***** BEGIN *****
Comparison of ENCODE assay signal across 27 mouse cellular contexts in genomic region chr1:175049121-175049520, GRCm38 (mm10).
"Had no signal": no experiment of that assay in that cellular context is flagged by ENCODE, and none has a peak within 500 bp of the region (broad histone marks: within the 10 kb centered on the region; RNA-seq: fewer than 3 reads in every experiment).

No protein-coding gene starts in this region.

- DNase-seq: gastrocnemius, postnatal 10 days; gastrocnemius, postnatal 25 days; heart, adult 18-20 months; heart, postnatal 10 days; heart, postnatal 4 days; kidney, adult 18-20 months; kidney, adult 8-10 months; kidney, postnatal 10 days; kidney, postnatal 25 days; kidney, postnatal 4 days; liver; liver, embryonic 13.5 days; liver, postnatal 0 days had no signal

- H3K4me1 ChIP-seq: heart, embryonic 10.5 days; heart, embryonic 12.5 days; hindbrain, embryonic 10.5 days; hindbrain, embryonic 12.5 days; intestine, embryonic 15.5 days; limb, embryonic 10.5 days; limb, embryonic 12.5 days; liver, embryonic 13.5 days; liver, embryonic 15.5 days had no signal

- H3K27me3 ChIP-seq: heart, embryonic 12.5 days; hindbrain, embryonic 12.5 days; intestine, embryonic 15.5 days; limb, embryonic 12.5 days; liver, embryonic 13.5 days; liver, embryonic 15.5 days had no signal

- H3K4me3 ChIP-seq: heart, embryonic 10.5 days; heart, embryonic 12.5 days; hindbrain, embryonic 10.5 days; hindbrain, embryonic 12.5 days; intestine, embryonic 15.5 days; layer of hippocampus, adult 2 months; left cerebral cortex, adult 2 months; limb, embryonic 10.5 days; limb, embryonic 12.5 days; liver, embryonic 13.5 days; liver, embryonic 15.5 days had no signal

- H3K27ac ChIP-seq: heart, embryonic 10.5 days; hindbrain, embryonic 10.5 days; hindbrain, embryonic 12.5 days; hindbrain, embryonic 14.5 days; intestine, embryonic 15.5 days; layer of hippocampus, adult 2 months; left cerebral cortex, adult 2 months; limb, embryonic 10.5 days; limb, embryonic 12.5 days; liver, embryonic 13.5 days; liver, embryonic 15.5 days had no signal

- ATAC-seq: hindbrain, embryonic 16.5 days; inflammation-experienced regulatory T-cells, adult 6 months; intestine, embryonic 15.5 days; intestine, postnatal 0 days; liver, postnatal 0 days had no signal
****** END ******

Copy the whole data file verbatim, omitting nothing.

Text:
Comparison of ENCODE assay signal across 27 mouse cellular contexts in genomic region chr1:175049121-175049520, GRCm38 (mm10).
"Had no signal": no experiment of that assay in that cellular context is flagged by ENCODE, and none has a peak within 500 bp of the region (broad histone marks: within the 10 kb centered on the region; RNA-seq: fewer than 3 reads in every experiment).

No protein-coding gene starts in this region.

- DNase-seq: gastrocnemius, postnatal 10 days; gastrocnemius, postnatal 25 days; heart, adult 18-20 months; heart, postnatal 10 days; heart, postnatal 4 days; kidney, adult 18-20 months; kidney, adult 8-10 months; kidney, postnatal 10 days; kidney, postnatal 25 days; kidney, postnatal 4 days; liver; liver, embryonic 13.5 days; liver, postnatal 0 days had no signal

- H3K4me1 ChIP-seq: heart, embryonic 10.5 days; heart, embryonic 12.5 days; hindbrain, embryonic 10.5 days; hindbrain, embryonic 12.5 days; intestine, embryonic 15.5 days; limb, embryonic 10.5 days; limb, embryonic 12.5 days; liver, embryonic 13.5 days; liver, embryonic 15.5 days had no signal

- H3K27me3 ChIP-seq: heart, embryonic 12.5 days; hindbrain, embryonic 12.5 days; intestine, embryonic 15.5 days; limb, embryonic 12.5 days; liver, embryonic 13.5 days; liver, embryonic 15.5 days had no signal

- H3K4me3 ChIP-seq: heart, embryonic 10.5 days; heart, embryonic 12.5 days; hindbrain, embryonic 10.5 days; hindbrain, embryonic 12.5 days; intestine, embryonic 15.5 days; layer of hippocampus, adult 2 months; left cerebral cortex, adult 2 months; limb, embryonic 10.5 days; limb, embryonic 12.5 days; liver, embryonic 13.5 days; liver, embryonic 15.5 days had no signal

- H3K27ac ChIP-seq: heart, embryonic 10.5 days; hindbrain, embryonic 10.5 days; hindbrain, embryonic 12.5 days; hindbrain, embryonic 14.5 days; intestine, embryonic 15.5 days; layer of hippocampus, adult 2 months; left cerebral cortex, adult 2 months; limb, embryonic 10.5 days; limb, embryonic 12.5 days; liver, embryonic 13.5 days; liver, embryonic 15.5 days had no signal

- ATAC-seq: hindbrain, embryonic 16.5 days; inflammation-experienced regulatory T-cells, adult 6 months; intestine, embryonic 15.5 days; intestine, postnatal 0 days; liver, postnatal 0 days had no signal